Scrabble vs Scrabulous

It took a long time, but Hasbro, the owner of the rights to Scrabble in the US, has teamed up with Electronic Arts to finally launch an online version of the popular crossword game. The game is available at Pogo.com today, and is scheduled to make its debut on Facebook later this month. So what does this mean for Scrabulous, Scrabble’s ersatz competitior, which took Facebook world by storm when it launched last year?

The prognosis isn’t good.  Scrabulous has been under a cloud since January when Hasbro and Mattel, which owns the international rights to the game, sent letters to Facebook asking it to remove the game, citing copyright infringement.

Meanwhile, an online version of Scrabble created by Mattel and Real Networks has been struggling to gain traction since it launched in April for audiences outside the US and Canada. To date, the game has managed to attract fewer than 6,000 daily users on Facebook – less than two per cent of Scrabulous’s daily audience of 450,000.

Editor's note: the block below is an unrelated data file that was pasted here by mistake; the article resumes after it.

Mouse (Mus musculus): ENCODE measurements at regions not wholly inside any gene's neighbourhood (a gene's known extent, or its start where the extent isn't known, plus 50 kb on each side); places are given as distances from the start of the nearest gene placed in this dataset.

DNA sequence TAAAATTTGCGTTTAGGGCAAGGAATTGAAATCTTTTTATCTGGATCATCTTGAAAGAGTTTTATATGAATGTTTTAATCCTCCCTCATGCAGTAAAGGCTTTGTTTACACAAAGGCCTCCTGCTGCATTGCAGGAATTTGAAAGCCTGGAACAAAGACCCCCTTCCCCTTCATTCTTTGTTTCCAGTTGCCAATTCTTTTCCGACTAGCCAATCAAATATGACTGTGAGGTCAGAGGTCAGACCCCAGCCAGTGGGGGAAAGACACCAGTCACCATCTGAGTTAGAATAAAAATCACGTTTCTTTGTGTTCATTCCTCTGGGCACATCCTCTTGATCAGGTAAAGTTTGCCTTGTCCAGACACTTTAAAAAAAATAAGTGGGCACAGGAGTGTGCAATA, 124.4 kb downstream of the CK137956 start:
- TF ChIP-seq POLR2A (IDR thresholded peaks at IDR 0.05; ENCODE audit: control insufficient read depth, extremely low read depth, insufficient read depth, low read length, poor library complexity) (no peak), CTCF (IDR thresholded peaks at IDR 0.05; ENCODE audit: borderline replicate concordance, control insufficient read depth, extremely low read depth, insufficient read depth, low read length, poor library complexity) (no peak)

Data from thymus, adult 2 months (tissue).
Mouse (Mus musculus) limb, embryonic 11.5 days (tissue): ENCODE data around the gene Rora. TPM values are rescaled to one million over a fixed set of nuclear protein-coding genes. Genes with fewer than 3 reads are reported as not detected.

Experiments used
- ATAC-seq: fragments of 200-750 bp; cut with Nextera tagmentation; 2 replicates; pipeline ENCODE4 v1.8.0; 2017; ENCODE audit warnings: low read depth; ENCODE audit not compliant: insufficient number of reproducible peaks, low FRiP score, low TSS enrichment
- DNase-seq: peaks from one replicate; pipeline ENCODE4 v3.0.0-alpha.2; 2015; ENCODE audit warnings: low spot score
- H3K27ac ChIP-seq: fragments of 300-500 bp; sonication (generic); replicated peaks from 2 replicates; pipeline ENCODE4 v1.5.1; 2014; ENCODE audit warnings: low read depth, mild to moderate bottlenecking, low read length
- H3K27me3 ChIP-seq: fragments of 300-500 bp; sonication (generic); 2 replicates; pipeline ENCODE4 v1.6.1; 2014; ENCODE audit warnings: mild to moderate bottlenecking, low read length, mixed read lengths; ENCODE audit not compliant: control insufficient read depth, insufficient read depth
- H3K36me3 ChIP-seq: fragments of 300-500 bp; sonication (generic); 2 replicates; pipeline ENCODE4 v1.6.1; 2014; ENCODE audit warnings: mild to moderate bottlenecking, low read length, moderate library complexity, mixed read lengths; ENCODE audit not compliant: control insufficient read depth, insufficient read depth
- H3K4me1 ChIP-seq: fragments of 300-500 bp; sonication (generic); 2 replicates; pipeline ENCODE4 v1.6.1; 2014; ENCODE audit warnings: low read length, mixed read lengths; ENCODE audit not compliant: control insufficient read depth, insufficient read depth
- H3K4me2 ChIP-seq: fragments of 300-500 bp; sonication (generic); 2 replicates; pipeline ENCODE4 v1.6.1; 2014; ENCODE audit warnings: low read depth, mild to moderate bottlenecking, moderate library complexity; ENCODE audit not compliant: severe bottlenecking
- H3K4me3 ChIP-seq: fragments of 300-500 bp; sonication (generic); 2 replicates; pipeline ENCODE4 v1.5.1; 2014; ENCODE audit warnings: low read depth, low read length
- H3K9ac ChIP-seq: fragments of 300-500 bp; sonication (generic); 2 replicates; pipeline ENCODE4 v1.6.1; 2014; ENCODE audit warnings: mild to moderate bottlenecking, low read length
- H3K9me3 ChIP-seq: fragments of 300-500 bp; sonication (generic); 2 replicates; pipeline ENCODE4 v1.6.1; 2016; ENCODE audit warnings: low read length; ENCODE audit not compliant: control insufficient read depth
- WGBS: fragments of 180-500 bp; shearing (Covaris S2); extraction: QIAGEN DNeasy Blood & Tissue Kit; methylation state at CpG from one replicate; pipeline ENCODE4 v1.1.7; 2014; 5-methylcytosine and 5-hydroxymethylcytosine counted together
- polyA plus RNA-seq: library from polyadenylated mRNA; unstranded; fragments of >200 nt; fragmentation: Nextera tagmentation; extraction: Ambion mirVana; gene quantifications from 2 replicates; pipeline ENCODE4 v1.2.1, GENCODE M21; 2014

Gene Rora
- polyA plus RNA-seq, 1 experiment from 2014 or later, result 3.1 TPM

Hasbro and EA may do better with the launch of Scrabble in the US and Canada. But even if the North American version attracts five times the interest of its international counterpart, it will barely make a dent in Scrabulous’s audience numbers.

In January, Scrabulous’s creators claimed to be making more than $25,000 a week in advertising revenues. With the launch of a US version of online Scrabble imminent, the door is now open for Scrabble’s owners to go after their fair share of that revenue by pursuing legal action.

Forcing Scrabulous to shut down would no doubt alienate tens of thousands of loyal Scrabulous fans. But with thousands of new users joining Facebook daily, it might make sense for Scrabble’s owners to risk some user backlash now in hopes of a bigger payoff later. Besides, if the game is addictive enough, even the most disgruntled former Scrabulous users may not be able to stay away for too long.